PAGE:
Just got this yesterday. You know what this mean, right? Well, maybe not. Anyway, I’m a bit late to the MacBook Air party, but this thing is probably THE best Mac Apple ever made. It’s not the best Air Apple ever made, though. A tad too big probably, yet so powerful. And this keyboard… a real and trusty keyboard. 🥰
I’m working on an essay about my new adventure in the MacBook Air land. Stay tuned.
If all goes well, I should be getting my CraftingMAChine today. 👈🏻 👨🏻💻 #macbookair #applesilicon #m1chip
Gruber writing about how Apple mostly fixed Safari 15 on iPhone with beta 6 (emphasis is mine):
The unusual part is that we got to see Apple’s design process play out in public. The Safari team has been kept busy this summer. (There has to be one hell of backstory here, right?) There was a certain pessimism amongst some who perceived the problems with the original iOS 15 Safari design, simply because Apple seldom makes drastic UI changes between their unveiling at WWDC in June, and when they officially ship in the fall. But seldom isn’t never.
I’d love to read the behind-the-scene-story about this “in public” design process that we all witnessed. The Safari team surely scrambled to fix the design issues between beta 1 and beta 6… or was just all planned in advance? I bet on the former. The whole saga was unusual for Apple. They look less confident from a design perspective.
I love Safari 15 in beta 6. They nailed it, and it is an improvement compared to the pre-iOS 15 implementation.
iOS 15 beta 6 is out and Apple is making great progress with Safari on iPhone. For me, they finally hit the right notes. I think that’s the design they should have included since day one of iOS 15. Yet, I find it funny to see Apple put a new option in settings for those who prefer the pre-iOS 15 release. I guess it’s another case of “If you can’t decide which design is the best, just add another option in Settings so the user decide.”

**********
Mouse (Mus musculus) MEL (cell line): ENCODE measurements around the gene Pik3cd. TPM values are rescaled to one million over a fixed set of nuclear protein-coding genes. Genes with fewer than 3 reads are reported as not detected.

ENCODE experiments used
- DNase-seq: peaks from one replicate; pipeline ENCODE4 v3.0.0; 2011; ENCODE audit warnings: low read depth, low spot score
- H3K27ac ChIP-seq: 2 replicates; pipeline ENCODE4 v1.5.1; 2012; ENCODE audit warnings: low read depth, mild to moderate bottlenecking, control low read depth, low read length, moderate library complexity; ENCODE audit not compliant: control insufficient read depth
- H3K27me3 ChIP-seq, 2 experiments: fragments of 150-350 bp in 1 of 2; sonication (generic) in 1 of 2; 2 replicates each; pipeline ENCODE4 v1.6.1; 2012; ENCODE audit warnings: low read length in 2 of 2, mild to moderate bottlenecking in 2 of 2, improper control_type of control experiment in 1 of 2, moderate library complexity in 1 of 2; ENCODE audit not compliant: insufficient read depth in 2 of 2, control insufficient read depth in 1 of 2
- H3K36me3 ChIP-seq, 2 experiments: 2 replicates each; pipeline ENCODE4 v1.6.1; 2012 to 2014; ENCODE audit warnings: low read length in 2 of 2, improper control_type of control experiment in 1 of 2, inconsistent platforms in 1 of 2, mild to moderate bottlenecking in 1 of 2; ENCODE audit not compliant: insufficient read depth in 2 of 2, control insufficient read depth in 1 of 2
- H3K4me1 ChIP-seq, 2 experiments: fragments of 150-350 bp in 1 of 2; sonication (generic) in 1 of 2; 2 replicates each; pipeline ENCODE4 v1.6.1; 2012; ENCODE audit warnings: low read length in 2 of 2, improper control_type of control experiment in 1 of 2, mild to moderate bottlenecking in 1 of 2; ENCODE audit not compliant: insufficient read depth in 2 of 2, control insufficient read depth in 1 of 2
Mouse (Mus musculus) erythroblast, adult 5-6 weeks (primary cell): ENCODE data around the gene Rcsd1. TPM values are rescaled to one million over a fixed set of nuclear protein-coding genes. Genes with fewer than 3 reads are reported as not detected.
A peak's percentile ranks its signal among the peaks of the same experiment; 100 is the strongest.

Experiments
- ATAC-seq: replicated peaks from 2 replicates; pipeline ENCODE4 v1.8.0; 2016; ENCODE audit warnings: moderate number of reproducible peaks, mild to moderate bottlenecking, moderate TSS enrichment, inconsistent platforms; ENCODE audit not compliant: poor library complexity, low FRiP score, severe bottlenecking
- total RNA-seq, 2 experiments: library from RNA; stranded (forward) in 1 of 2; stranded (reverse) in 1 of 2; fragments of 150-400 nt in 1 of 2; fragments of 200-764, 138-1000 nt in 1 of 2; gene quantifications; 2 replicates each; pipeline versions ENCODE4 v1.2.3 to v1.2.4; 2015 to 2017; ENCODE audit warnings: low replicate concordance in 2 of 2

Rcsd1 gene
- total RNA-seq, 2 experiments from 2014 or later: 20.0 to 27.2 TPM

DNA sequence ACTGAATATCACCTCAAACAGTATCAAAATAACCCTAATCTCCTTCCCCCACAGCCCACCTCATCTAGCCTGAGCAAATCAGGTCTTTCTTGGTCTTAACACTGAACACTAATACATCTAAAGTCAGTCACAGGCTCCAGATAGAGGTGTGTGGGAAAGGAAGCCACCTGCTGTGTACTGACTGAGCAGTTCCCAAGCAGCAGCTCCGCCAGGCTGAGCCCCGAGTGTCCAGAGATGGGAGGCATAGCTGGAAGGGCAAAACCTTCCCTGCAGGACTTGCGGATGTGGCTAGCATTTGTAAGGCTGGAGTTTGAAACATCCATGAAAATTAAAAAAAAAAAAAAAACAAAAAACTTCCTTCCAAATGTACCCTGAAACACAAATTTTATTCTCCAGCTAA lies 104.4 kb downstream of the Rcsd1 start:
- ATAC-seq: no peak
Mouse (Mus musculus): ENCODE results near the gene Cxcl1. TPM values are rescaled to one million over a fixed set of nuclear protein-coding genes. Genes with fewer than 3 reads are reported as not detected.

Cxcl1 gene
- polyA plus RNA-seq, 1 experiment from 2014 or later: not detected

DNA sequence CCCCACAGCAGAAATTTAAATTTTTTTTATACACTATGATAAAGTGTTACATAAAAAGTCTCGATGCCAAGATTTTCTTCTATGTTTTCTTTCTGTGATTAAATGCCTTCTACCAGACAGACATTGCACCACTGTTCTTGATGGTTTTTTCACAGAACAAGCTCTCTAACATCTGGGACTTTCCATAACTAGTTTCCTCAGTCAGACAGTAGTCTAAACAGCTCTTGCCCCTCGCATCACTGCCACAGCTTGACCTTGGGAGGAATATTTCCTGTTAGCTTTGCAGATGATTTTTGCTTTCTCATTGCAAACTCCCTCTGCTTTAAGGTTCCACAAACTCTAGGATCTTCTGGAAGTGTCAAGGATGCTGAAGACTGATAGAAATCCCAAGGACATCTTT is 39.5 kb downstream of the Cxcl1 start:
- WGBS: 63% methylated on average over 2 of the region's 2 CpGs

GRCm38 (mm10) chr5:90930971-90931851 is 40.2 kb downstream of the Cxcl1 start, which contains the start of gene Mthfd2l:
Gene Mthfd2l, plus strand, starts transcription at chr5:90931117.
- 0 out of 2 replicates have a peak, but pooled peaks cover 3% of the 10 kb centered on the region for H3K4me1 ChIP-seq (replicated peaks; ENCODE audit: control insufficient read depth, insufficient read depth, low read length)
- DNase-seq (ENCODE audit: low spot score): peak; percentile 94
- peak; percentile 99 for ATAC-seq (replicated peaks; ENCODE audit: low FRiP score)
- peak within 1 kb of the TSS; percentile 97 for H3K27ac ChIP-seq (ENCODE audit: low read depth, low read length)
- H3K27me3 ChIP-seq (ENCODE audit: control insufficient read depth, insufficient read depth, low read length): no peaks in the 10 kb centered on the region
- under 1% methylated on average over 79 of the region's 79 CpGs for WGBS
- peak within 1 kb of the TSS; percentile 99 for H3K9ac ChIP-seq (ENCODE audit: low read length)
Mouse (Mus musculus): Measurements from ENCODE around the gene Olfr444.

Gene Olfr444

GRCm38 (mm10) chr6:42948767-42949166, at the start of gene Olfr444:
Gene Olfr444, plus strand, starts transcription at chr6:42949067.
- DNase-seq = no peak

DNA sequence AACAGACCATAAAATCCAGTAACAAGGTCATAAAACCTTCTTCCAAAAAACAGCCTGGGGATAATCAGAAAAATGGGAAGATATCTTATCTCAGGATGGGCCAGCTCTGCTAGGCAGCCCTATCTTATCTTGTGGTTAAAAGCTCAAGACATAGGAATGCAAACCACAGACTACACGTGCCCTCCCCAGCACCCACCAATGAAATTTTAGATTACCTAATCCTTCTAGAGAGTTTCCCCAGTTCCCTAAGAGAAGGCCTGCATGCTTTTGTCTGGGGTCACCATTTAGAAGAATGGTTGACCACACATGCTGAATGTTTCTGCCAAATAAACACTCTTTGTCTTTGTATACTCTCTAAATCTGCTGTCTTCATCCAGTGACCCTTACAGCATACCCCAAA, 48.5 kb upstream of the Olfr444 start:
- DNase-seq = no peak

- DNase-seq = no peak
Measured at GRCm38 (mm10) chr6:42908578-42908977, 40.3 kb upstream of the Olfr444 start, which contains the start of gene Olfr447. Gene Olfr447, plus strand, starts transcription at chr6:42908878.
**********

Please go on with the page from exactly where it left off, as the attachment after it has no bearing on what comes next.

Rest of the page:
SharePlay, ID Cards, App Privacy Report, Custom email domain, detailed 3D navigation in CarPlay, Legacy Contacts, Universal Control won’t ship with iOS 15.0 this fall. We’ll have to wait for an update later, like 15.1, 15.2 or even later. That’s a lot of stuff missing the deadline. I was looking forward to Legacy Contacts and Universal control… Apple is often a waiting game.
A successful Apple investor, Paul Lane, had advice to give to other Apple investors, as reported on PED: buy Apple gear to return some money to Apple as a sign of appreciation and support. That’s the most bizarre advice I ever heard of from an investor. I would expect something along the line: buy low, sell high. I, personally, own a few Apple shares and a lot of their products. Yet, I don’t feel invested in a mission to show my support to Apple, either by buying shares or their products.